Pamela Schoenewaldt

About me

My first two historical novels, WHEN WE WERE STRANGERS (HarperCollins, 2011) and SWIMMING IN THE MOON (HarperCollins, 2013) deal with the immigration experience, worker justice, women’s issues, and treatment of mental illness. My interest in immigration comes from the 10 years I lived in Italy and fascination with the challenge, the strange pleasures, and the displacement of being “a stranger.” Now I live in Knoxville, TN (a displaced Northerner) with my husband Maurizio, a physicist, and Jesse, the dog.
My academic background is Renaissance literature, and for many years I wrote short stories for pleasure while working as a professional writer of scripts, speeches, articles, and brochures. I’ve taught writing at the University of Maryland, European Division and the University of Tennessee where I was writer in residence.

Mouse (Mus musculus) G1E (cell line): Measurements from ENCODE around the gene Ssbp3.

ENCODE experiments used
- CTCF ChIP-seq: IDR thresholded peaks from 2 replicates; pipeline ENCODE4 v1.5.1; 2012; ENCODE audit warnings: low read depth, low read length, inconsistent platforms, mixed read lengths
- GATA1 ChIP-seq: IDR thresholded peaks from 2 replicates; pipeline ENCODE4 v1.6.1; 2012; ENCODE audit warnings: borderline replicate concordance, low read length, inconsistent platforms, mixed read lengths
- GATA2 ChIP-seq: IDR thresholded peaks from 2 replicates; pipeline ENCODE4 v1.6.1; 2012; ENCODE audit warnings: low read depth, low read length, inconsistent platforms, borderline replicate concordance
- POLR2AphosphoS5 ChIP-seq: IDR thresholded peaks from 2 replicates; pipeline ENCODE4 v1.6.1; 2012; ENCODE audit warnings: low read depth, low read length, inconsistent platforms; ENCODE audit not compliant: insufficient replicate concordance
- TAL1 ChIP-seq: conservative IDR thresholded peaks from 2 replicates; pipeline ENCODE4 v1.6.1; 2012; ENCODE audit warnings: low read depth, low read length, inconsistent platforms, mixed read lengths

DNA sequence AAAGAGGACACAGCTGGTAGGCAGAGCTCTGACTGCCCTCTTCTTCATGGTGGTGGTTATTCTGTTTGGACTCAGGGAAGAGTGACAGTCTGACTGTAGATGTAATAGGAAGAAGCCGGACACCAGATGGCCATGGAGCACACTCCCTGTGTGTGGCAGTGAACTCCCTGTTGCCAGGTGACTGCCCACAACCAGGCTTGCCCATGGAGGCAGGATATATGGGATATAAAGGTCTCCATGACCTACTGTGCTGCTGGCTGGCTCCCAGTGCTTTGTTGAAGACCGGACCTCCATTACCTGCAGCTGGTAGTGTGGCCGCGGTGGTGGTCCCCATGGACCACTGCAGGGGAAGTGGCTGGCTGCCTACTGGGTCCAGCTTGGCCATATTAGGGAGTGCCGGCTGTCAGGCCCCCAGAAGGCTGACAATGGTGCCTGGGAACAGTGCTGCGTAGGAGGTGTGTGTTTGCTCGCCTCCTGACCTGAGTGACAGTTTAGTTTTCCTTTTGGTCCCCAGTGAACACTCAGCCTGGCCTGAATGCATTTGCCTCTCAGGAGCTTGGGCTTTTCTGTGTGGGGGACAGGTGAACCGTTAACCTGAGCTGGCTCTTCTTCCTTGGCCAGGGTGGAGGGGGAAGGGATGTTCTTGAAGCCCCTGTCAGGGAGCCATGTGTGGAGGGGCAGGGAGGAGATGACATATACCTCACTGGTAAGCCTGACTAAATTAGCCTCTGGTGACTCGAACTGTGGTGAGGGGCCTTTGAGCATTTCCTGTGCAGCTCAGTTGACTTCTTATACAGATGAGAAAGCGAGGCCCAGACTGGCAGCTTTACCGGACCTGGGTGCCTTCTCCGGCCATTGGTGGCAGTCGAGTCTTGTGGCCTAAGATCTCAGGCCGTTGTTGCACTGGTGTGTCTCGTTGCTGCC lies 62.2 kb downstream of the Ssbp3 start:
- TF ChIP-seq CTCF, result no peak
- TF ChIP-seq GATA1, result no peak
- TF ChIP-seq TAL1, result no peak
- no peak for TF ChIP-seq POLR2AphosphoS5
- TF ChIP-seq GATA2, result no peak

From my website

“Tell me how you lost.”

I’m taking Silvia to gymnastics. She scrambles into her car seat and demands a story. “About what?” I have in mind the continuing saga of the Tudor family: warring cousins, blood, crowns, The Tower. Far away fantasy. But she wants something else. “Tell me about how you lost somebody!” “I…

Dialect and the hamster/grandfather issue

My novel in progress is set here in Appalachia a century ago, when dialect was strong. Which raises a constant writer’s dilemma: verisimilitude and historical accuracy versus out-of-area comprehension. One doesn’t want to replicate my grandfather/hamster confusion. I grew up in the Northeast and had never lived in the South…

Cheese straws and lies

In my novel in progress, set in Tennessee, 1919, the cook makes cheese straws for a garden party that never happens. Too bad. They’re easy, addictive, and very southern. The recipe follows, adapted from Nathalie Dupree’s New Southern Cooking. I got her book years ago through work desperation. I was…

 
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